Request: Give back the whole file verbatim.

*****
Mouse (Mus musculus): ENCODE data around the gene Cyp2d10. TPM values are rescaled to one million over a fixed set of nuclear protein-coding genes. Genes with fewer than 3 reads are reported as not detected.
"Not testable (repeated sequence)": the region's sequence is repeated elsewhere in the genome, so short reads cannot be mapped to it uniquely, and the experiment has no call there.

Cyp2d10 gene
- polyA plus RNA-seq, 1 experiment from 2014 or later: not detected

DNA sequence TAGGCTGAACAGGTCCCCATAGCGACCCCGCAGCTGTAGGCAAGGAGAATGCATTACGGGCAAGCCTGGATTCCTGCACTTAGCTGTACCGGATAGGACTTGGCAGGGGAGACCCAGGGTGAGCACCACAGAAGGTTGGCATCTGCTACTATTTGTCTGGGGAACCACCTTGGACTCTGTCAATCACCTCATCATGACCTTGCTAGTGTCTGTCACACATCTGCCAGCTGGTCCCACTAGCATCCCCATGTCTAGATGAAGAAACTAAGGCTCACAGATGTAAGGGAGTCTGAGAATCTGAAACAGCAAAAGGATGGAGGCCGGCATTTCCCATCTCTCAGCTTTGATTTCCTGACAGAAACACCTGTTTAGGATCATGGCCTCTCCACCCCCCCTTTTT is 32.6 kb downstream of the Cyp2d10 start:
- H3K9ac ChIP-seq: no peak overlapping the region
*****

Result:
Mouse (Mus musculus): ENCODE data around the gene Cyp2d10. TPM values are rescaled to one million over a fixed set of nuclear protein-coding genes. Genes with fewer than 3 reads are reported as not detected.
"Not testable (repeated sequence)": the region's sequence is repeated elsewhere in the genome, so short reads cannot be mapped to it uniquely, and the experiment has no call there.

Cyp2d10 gene
- polyA plus RNA-seq, 1 experiment from 2014 or later: not detected

DNA sequence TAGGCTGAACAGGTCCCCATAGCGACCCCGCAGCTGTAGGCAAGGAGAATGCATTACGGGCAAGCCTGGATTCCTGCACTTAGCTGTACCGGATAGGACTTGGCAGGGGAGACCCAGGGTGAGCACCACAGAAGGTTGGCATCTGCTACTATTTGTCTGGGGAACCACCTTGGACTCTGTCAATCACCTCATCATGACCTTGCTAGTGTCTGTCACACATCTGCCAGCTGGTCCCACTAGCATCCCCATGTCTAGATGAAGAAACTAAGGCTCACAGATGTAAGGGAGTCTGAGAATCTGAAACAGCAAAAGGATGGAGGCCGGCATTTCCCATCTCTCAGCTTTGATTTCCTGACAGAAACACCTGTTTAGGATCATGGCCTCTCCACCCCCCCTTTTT is 32.6 kb downstream of the Cyp2d10 start:
- H3K9ac ChIP-seq: no peak overlapping the region